Terri Bell is a terrific artist who runs her own gallery in Denver — a thoroughly delightful and charming woman. Last October I got a note from her asking if I’d consider being a juror for a photography exhibit she was planning. I didn’t have to consider it at all. I agreed immediately. Who wouldn’t want to work with T. Bell?
The project was limited to black and white photographs, but the subject matter was wide open. Thirteen jurors with varied backgrounds and skills would review the photographs offered for submission, then render their thirteen different opinions. The twenty photos that received the most positive attention would then be hung in Terri’s gallery. I’ve been a juror in these sorts of things before; picking twenty photos without regard to genre sounded like it would be fun and interesting. Easy peasy, lemon squeezy, as they say.
I wasn’t expecting — I don’t think anybody was expecting — so many photographs would be submitted. How many? About 480. Four hundred and eighty! Out of which we were expected to pick twenty? What had originally sounded like a fun, interesting project turned out to be…well, fun and interesting. It took a bit more time effort than I’d originally expected, but I didn’t regret a moment of the time I spent on the gig. There was a LOT of really good work there.
The exhibit opened March 29th and continues until April 14th. If you’re anywhere in the Denver area, go see it.
But I’m not writing this to plug Terri’s show (though seriously, go see it if you can). I’m writing this because a couple days ago I received a package from Terri. I opened the box and found a nest of black tissue paper, beautifully crinkled. Inside the tissue — a black envelope and a slim package wrapped in elegant glossy white wrapping paper, tied with a black satin ribbon and bow. The black envelope contained a white card; the white wrapping paper contained the show catalog (which can be purchased here).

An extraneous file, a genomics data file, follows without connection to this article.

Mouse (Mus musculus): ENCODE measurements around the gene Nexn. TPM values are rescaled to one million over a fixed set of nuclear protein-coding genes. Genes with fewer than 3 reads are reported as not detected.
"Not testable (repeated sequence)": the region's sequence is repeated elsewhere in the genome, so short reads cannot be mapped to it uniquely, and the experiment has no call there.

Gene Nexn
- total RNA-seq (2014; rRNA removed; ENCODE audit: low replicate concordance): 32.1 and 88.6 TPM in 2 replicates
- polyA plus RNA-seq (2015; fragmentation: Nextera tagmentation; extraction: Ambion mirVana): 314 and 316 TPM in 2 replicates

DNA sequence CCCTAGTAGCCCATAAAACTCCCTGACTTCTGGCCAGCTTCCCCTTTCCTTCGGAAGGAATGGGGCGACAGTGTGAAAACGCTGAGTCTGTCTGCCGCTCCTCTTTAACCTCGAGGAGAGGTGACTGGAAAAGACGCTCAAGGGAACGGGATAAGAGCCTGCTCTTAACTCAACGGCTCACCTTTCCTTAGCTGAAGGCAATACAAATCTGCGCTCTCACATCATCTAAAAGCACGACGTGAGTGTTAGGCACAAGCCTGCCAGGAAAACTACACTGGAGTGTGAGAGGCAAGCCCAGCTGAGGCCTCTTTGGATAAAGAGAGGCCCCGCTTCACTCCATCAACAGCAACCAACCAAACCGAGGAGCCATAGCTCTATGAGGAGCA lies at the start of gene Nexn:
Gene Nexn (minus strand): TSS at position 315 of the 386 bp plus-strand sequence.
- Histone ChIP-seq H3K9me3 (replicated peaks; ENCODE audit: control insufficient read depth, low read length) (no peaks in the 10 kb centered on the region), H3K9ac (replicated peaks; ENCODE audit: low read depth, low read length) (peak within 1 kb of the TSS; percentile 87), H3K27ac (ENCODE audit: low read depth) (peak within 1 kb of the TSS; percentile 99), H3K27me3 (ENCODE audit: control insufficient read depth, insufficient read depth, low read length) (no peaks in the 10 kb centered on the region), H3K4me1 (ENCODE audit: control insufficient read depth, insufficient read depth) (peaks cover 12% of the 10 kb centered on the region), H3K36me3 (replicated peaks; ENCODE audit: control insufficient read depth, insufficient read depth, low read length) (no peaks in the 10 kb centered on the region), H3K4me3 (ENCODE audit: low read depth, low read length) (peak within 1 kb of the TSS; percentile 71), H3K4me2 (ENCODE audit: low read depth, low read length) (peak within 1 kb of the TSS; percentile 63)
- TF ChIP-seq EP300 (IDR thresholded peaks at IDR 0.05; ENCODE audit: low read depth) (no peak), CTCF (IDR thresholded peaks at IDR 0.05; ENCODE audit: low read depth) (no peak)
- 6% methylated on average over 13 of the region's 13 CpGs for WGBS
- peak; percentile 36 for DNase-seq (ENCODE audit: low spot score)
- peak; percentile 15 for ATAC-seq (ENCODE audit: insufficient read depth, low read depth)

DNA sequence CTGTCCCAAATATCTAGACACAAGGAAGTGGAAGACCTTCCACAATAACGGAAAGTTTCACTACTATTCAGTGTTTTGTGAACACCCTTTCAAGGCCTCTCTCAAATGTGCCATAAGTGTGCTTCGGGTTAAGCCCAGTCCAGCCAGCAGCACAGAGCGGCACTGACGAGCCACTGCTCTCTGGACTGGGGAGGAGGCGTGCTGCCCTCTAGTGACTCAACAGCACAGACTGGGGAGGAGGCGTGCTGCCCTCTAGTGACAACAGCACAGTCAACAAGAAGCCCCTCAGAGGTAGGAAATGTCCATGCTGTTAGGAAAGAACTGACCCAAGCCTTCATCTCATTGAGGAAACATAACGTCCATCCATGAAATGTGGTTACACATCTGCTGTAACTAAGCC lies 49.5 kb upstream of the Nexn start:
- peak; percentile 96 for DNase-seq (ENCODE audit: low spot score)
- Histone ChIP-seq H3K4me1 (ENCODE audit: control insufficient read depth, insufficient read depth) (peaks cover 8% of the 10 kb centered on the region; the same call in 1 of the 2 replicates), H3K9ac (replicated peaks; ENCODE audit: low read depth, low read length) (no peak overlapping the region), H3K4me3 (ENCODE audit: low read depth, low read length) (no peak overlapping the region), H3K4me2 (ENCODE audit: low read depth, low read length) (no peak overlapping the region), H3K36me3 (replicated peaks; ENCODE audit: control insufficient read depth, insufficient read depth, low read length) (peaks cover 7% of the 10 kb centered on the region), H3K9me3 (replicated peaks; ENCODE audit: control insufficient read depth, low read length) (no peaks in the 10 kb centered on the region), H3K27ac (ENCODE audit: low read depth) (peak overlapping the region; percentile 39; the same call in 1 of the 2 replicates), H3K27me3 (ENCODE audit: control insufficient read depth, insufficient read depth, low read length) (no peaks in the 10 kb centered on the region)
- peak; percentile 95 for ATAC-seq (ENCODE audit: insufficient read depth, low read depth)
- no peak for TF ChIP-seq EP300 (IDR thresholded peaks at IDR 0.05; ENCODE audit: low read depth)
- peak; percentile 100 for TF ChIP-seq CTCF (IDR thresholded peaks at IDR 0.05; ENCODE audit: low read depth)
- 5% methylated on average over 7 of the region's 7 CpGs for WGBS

It’s not unusual, when you act as a juror, to receive a copy of the show catalog. What is unusual is the extraordinary care and thoughtfulness and artfulness Terri put into the packaging of the catalog. It says a great deal about Terri as a person and as an artist that she would pay such close attention to detail.
I love the show catalog.The photography is brilliant. I’m very pleased to have played a small role in the project. But I think what I’ll remember most about this entire process is slowly unwrapping the package.
You’ll note that the title of the catalog is 20×13 [+30]. That’s because the book not only contains the twenty photographs selected for the exhibition, but also thirty more that are so damned good they could be hung as well.